Marginalia: Readers Writing in Books

Nicholas Basbanes, who has written numerous books on books and reading, has a little about marginalia in Every Book Its Reader: the Power of the Printed Word to Stir the World.

My wife has a copy of one of her grandfather’s college textbooks in which his roommate, Reginald Marsh, had drawn a variety of sketches.

(please note: the library definitely discourages writing in library materials)

Women Writing

Journalistas: 100 Years of the Best Writing and Reporting by Women Journalists, edited by Eleanor Mills and Kira Cochrane. Jill Abramson, in her review in The New York Times Book Review (January 8, 2006), hated the title and was doubtful of the concept but she was won over, “most of the pieces…are so marvelous I quickly cast aside my doubts. Their choice of writers, including Martha Gellhorn, Rebecca West, Susan Sontag and Mary McCarthy, as well as a number of British writers who were less familiar to me, is superb.”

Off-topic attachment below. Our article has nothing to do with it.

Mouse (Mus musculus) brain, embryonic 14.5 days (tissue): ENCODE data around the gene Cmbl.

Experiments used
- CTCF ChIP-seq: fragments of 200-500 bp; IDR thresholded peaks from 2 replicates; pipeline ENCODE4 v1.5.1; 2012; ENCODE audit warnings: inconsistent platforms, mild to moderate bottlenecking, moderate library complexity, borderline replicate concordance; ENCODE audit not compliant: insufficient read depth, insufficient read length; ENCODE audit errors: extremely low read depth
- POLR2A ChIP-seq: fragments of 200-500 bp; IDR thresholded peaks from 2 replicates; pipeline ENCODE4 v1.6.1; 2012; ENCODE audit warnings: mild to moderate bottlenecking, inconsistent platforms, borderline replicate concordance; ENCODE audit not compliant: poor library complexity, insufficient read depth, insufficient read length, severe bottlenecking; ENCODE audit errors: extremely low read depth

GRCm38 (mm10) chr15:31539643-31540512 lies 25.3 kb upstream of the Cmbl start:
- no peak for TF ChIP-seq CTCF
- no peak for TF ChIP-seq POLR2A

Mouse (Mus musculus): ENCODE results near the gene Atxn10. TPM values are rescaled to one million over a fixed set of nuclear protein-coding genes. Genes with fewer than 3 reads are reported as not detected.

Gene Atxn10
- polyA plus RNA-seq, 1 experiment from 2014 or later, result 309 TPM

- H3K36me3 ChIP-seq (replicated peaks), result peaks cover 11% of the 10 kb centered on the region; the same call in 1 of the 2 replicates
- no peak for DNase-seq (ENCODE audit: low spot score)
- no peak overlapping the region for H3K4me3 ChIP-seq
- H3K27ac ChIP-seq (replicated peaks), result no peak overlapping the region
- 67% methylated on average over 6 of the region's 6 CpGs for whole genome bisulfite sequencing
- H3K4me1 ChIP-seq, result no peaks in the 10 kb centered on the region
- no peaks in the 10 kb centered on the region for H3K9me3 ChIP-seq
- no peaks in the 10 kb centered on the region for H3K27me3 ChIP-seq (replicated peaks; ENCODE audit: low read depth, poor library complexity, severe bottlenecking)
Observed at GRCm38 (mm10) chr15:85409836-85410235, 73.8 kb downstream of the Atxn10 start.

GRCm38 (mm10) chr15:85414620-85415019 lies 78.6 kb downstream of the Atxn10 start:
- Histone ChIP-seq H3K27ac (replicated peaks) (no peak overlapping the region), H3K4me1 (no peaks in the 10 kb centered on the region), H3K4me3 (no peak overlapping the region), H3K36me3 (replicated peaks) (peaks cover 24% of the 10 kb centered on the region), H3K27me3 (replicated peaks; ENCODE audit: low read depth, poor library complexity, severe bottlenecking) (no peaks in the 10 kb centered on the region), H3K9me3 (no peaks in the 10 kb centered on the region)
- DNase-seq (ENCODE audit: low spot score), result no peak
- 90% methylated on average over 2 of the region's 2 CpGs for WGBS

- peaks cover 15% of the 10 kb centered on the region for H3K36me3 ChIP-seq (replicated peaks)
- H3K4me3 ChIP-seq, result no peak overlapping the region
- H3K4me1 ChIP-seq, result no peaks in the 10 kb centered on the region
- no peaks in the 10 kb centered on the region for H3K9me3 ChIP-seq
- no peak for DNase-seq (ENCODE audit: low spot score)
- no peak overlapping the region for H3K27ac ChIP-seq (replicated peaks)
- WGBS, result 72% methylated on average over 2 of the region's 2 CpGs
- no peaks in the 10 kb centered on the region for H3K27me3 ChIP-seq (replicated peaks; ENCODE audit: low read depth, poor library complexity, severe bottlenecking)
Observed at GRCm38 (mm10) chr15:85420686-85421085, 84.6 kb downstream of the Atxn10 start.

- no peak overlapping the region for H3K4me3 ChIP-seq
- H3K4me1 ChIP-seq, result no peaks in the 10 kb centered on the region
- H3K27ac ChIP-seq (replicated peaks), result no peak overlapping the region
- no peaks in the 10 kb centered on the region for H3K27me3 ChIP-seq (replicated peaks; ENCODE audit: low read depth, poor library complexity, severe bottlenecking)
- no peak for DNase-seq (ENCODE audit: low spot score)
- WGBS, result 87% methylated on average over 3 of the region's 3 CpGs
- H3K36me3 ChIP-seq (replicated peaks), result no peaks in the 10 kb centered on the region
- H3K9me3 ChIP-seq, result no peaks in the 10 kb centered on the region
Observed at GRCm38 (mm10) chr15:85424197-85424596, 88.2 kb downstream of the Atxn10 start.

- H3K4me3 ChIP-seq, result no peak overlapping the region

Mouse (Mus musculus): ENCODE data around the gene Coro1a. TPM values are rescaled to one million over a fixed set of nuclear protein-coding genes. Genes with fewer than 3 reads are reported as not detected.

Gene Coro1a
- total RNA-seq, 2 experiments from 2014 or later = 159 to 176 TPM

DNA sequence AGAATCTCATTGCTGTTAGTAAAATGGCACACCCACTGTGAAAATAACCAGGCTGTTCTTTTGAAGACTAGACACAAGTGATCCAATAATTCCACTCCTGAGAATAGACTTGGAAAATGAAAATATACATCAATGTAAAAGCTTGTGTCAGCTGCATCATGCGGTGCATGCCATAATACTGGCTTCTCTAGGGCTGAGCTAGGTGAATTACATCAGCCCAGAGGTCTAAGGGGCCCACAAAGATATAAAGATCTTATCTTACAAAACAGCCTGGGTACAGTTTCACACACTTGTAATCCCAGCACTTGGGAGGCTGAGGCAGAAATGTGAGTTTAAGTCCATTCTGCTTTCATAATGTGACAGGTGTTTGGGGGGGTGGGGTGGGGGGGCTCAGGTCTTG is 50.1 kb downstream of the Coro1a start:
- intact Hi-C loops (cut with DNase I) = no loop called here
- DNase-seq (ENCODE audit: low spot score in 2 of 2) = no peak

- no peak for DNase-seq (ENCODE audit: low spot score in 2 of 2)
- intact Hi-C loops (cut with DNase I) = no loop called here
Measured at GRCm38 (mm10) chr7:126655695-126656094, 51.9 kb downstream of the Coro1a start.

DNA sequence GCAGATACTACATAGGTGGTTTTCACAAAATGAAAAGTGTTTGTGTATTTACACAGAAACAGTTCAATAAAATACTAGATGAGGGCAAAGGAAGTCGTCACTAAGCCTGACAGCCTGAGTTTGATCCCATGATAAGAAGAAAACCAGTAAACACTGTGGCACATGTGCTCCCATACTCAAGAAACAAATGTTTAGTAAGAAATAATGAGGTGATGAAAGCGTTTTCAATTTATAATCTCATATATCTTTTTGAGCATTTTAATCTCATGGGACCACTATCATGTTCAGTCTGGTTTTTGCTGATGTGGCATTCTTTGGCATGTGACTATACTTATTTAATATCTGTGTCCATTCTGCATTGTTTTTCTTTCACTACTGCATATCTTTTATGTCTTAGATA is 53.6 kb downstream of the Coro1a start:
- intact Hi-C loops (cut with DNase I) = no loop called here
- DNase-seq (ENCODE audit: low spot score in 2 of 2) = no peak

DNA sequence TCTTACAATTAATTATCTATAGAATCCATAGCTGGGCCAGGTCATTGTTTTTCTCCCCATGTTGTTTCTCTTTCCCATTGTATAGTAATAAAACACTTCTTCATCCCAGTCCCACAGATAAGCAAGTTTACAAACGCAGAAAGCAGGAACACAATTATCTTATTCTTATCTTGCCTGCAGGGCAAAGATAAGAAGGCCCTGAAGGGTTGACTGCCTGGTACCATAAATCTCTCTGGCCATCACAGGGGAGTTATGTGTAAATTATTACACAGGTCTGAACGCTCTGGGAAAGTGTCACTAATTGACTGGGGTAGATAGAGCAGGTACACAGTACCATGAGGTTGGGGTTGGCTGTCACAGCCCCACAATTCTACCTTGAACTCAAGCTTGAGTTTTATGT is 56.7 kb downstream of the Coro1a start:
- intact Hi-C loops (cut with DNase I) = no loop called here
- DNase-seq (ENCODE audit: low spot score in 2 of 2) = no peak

This Day in the Life: Diaries from Women Across America created, compiled, and edited by Joni B. Cole, Rebecca Joffrey, and B. K. Rakhra. On June 29, 2004, a diverse group of women wrote down their thoughts. “The results are fantastically complex: an entertaining, heartwarming, and empathetic glimpse into many lives” (Library Journal, November 2005).

Women’s Letters: America from the Revolutionary War to the Present, edited by Stephen J. Adler. Chronologically arranged letters from the famous and the unknown with biographical information on the writers, contextual information about the letter or topic, and many period illustrations.